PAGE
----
The discomfort most people have with the thought of their own mortality makes it challenging for some people to do the estate planning that needs to occur before an emergency happens. However, according to the Gettysburg Times’ recent article “Essentials necessary for estate planning,” the best course of action is to do the planning now, when there is no urgency. Understanding some estate planning basics and having plans in place to protect loved ones from possible complications, costs and added stress in the future, is a gift you can give to those you love.
There are any number of legal documents and strategies used to accommodate the varied situations of life, including family dynamics and asset levels. An estate planning attorney licensed in your state will have the ability to create a plan and the documents that suit your personal situation. The three documents discussed in the following section are generally considered to be the most important estate planning basics for anyone to have.
Power of Attorney or POA—This document gives legal authority to another individual or entity named by the signer to perform certain acts on your behalf, when you cannot do so because of illness, injury or incapacity. There are many different types of POA, from a “full” POA with no limitations, to a “limited” POA that is created solely for a specific purpose. This document comes into action, when you are incapacitated and becomes void upon your death.
Health Care POA with Directives (Living Will)—This is a detailed health care directive that allows you to list your wishes regarding several medical procedures and life-sustaining treatments. These treatments include resuscitations, breathing assistance, feeding tubes and similar medical matters. You want to have this in place to spare your loved ones the emotional anguish of trying to decide what you would have wanted. They’ll know, because you specifically told them in this document.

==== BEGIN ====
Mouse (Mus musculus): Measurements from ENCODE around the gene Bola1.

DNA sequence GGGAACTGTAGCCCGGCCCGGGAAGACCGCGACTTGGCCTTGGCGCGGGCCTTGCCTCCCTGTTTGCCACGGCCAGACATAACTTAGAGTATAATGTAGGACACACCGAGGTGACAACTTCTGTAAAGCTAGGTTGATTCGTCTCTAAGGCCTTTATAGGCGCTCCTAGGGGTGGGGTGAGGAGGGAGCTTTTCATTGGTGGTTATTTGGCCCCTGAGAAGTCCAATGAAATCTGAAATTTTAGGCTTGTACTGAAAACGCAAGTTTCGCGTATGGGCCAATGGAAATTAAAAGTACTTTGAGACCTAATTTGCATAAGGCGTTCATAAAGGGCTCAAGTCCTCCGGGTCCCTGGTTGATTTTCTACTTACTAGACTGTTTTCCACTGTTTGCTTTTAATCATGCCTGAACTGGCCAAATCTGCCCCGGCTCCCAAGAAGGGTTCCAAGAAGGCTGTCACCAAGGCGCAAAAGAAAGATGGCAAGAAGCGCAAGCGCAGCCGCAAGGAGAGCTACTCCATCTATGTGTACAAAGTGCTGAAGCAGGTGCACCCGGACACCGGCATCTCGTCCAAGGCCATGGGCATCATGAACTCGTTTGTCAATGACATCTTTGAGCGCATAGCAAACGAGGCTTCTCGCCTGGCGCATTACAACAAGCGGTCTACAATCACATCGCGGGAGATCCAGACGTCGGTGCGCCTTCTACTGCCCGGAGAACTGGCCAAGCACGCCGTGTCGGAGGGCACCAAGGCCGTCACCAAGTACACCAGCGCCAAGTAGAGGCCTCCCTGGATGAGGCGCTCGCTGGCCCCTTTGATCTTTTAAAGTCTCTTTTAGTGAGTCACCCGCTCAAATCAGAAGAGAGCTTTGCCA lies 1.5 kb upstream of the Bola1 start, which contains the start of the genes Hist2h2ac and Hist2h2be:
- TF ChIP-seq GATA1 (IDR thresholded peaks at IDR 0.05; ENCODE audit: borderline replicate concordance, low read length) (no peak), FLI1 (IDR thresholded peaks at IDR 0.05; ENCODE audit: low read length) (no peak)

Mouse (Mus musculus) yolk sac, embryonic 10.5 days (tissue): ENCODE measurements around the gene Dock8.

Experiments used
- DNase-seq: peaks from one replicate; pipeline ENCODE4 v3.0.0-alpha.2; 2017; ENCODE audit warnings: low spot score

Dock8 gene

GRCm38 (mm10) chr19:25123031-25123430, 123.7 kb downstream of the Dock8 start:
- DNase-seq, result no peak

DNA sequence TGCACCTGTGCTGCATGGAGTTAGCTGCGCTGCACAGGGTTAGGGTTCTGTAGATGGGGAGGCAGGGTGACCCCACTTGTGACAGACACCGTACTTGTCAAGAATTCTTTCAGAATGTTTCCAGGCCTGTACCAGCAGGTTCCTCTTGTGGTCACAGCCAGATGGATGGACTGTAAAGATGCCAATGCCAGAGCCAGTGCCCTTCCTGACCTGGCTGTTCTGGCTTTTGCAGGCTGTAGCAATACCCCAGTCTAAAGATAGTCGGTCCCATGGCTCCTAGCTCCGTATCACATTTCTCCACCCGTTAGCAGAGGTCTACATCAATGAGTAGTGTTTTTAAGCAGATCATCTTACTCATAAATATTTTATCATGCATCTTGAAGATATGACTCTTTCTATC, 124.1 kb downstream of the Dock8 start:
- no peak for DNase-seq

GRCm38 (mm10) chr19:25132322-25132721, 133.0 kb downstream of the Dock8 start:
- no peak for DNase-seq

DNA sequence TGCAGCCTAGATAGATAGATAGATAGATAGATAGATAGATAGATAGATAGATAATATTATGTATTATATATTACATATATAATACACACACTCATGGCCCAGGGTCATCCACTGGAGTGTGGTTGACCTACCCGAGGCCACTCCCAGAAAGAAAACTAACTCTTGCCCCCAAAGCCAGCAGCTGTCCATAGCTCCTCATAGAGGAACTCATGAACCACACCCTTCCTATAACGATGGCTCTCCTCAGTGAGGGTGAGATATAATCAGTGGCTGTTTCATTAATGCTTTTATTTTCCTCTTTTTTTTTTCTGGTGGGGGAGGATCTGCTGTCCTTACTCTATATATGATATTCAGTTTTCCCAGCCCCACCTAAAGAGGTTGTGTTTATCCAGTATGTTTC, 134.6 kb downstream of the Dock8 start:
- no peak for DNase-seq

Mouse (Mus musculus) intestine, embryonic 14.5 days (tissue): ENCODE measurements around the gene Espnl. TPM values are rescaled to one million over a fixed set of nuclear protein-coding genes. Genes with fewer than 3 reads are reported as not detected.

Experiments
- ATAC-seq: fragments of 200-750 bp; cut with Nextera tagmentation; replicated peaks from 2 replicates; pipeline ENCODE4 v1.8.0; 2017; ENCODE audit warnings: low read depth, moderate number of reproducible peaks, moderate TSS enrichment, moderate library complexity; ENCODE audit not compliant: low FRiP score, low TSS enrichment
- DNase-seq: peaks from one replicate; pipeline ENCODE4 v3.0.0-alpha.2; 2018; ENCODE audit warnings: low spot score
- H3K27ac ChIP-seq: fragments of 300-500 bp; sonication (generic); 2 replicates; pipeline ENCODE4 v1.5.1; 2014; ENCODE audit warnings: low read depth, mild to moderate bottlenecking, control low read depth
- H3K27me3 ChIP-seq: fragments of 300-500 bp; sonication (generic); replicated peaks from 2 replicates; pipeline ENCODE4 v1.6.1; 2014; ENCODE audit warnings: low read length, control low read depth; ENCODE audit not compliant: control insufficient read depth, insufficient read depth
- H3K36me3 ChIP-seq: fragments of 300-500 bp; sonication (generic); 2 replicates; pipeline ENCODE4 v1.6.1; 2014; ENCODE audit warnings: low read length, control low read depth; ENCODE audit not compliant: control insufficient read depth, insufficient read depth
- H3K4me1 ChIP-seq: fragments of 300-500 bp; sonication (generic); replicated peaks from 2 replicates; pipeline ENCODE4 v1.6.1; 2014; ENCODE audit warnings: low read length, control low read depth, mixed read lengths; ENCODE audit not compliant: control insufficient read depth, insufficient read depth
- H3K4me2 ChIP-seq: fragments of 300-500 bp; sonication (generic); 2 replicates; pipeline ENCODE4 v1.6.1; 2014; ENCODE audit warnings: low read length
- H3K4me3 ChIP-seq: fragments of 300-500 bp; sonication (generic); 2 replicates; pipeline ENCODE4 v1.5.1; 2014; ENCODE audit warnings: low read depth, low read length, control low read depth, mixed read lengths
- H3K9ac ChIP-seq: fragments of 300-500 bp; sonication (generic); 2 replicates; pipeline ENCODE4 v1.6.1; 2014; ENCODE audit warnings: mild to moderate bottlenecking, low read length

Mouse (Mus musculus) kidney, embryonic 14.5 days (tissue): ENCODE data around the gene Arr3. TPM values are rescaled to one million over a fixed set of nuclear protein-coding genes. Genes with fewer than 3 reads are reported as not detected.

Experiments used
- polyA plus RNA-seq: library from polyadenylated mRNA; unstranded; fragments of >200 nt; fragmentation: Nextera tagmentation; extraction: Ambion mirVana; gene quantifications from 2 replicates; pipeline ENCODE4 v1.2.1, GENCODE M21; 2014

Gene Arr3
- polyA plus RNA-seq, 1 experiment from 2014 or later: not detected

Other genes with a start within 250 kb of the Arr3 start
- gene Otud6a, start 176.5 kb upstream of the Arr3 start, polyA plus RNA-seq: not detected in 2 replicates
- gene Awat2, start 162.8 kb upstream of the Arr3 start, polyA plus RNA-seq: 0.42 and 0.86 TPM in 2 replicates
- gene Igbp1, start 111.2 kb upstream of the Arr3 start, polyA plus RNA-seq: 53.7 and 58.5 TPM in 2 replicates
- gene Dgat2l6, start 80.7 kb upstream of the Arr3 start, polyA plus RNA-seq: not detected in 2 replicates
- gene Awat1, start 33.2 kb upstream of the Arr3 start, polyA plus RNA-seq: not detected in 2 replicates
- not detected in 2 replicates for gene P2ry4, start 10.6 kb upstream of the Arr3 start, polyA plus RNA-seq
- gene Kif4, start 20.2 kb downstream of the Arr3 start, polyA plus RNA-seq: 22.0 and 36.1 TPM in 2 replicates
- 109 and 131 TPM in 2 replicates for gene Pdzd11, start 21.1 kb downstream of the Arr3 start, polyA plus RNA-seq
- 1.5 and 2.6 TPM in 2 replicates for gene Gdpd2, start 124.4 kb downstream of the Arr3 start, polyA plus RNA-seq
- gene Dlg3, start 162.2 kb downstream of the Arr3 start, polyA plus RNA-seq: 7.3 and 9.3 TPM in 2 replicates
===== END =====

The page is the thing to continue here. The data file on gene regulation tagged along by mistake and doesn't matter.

Last Will and Testament—When prepared correctly, and that includes signed, witnessed, and notarized, a will is used by the “testator” (the person making the will) to provide the legal wishes regarding what should happen to their minor children (if any) and assets upon death.
What happens if you don’t have these documents? It is likely that your loved ones will need to go to court to have someone named as your executor, which is the person who is in charge of your estate. Depending upon the laws of your state, that person may be a family member, or it may end up being a family member who you haven’t spoken to in decades. It is far better to take the time to have a will created properly with an estate planning attorney, so your family is protected, and your wishes are fulfilled.
The best time to do this, is when there is no crisis. Estate plans also require regular monitoring and updating. Life circumstances change, estate and tax laws change, and new opportunities may present themselves. Speak with your estate planning attorney now and create your plan for the future.
Reference: Gettysburg Times (July 27, 2019) “Essentials necessary for estate planning”